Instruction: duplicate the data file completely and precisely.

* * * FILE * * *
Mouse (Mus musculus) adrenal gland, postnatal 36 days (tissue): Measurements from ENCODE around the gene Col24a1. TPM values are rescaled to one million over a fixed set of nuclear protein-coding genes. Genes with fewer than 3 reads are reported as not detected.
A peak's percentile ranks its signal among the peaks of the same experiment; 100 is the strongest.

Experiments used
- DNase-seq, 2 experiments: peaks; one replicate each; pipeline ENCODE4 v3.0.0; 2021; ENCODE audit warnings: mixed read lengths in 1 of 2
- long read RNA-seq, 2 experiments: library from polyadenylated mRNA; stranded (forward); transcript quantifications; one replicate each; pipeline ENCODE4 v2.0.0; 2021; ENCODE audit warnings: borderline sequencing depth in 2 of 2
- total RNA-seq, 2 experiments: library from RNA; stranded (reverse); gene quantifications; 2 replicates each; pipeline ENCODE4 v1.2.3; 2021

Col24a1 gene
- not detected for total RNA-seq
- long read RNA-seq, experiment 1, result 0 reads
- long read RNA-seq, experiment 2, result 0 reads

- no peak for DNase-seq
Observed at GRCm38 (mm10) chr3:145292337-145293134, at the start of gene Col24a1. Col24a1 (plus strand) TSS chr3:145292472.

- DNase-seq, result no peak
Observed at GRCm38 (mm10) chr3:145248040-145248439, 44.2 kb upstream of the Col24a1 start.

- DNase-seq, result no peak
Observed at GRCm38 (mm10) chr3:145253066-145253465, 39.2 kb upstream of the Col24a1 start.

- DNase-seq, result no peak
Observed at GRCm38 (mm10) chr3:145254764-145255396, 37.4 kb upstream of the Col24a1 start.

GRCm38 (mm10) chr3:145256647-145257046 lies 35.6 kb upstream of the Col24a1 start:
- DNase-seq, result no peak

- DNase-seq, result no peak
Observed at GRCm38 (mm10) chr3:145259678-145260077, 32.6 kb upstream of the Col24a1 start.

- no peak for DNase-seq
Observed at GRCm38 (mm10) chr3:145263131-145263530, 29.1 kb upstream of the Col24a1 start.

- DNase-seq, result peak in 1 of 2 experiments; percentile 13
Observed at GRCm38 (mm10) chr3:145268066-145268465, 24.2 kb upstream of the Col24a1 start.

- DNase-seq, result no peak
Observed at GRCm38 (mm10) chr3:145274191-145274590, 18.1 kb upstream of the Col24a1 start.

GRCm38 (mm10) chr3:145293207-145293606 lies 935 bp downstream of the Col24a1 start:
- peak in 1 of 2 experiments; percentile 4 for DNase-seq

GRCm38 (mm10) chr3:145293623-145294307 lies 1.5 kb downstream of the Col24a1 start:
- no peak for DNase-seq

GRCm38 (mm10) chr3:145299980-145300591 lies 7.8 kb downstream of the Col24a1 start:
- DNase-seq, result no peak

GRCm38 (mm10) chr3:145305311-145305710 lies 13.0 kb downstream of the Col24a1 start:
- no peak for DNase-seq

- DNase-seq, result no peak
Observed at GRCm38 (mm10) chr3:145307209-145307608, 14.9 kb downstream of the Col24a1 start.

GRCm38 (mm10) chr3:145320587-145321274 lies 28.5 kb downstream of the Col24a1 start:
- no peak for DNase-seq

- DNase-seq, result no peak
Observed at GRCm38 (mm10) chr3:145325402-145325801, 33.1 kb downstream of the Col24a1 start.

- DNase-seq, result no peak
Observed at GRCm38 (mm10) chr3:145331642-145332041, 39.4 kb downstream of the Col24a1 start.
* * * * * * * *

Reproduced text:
Mouse (Mus musculus) adrenal gland, postnatal 36 days (tissue): Measurements from ENCODE around the gene Col24a1. TPM values are rescaled to one million over a fixed set of nuclear protein-coding genes. Genes with fewer than 3 reads are reported as not detected.
A peak's percentile ranks its signal among the peaks of the same experiment; 100 is the strongest.

Experiments used
- DNase-seq, 2 experiments: peaks; one replicate each; pipeline ENCODE4 v3.0.0; 2021; ENCODE audit warnings: mixed read lengths in 1 of 2
- long read RNA-seq, 2 experiments: library from polyadenylated mRNA; stranded (forward); transcript quantifications; one replicate each; pipeline ENCODE4 v2.0.0; 2021; ENCODE audit warnings: borderline sequencing depth in 2 of 2
- total RNA-seq, 2 experiments: library from RNA; stranded (reverse); gene quantifications; 2 replicates each; pipeline ENCODE4 v1.2.3; 2021

Col24a1 gene
- not detected for total RNA-seq
- long read RNA-seq, experiment 1, result 0 reads
- long read RNA-seq, experiment 2, result 0 reads

- no peak for DNase-seq
Observed at GRCm38 (mm10) chr3:145292337-145293134, at the start of gene Col24a1. Col24a1 (plus strand) TSS chr3:145292472.

- DNase-seq, result no peak
Observed at GRCm38 (mm10) chr3:145248040-145248439, 44.2 kb upstream of the Col24a1 start.

- DNase-seq, result no peak
Observed at GRCm38 (mm10) chr3:145253066-145253465, 39.2 kb upstream of the Col24a1 start.

- DNase-seq, result no peak
Observed at GRCm38 (mm10) chr3:145254764-145255396, 37.4 kb upstream of the Col24a1 start.

GRCm38 (mm10) chr3:145256647-145257046 lies 35.6 kb upstream of the Col24a1 start:
- DNase-seq, result no peak

- DNase-seq, result no peak
Observed at GRCm38 (mm10) chr3:145259678-145260077, 32.6 kb upstream of the Col24a1 start.

- no peak for DNase-seq
Observed at GRCm38 (mm10) chr3:145263131-145263530, 29.1 kb upstream of the Col24a1 start.

- DNase-seq, result peak in 1 of 2 experiments; percentile 13
Observed at GRCm38 (mm10) chr3:145268066-145268465, 24.2 kb upstream of the Col24a1 start.

- DNase-seq, result no peak
Observed at GRCm38 (mm10) chr3:145274191-145274590, 18.1 kb upstream of the Col24a1 start.

GRCm38 (mm10) chr3:145293207-145293606 lies 935 bp downstream of the Col24a1 start:
- peak in 1 of 2 experiments; percentile 4 for DNase-seq

GRCm38 (mm10) chr3:145293623-145294307 lies 1.5 kb downstream of the Col24a1 start:
- no peak for DNase-seq

GRCm38 (mm10) chr3:145299980-145300591 lies 7.8 kb downstream of the Col24a1 start:
- DNase-seq, result no peak

GRCm38 (mm10) chr3:145305311-145305710 lies 13.0 kb downstream of the Col24a1 start:
- no peak for DNase-seq

- DNase-seq, result no peak
Observed at GRCm38 (mm10) chr3:145307209-145307608, 14.9 kb downstream of the Col24a1 start.

GRCm38 (mm10) chr3:145320587-145321274 lies 28.5 kb downstream of the Col24a1 start:
- no peak for DNase-seq

- DNase-seq, result no peak
Observed at GRCm38 (mm10) chr3:145325402-145325801, 33.1 kb downstream of the Col24a1 start.

- DNase-seq, result no peak
Observed at GRCm38 (mm10) chr3:145331642-145332041, 39.4 kb downstream of the Col24a1 start.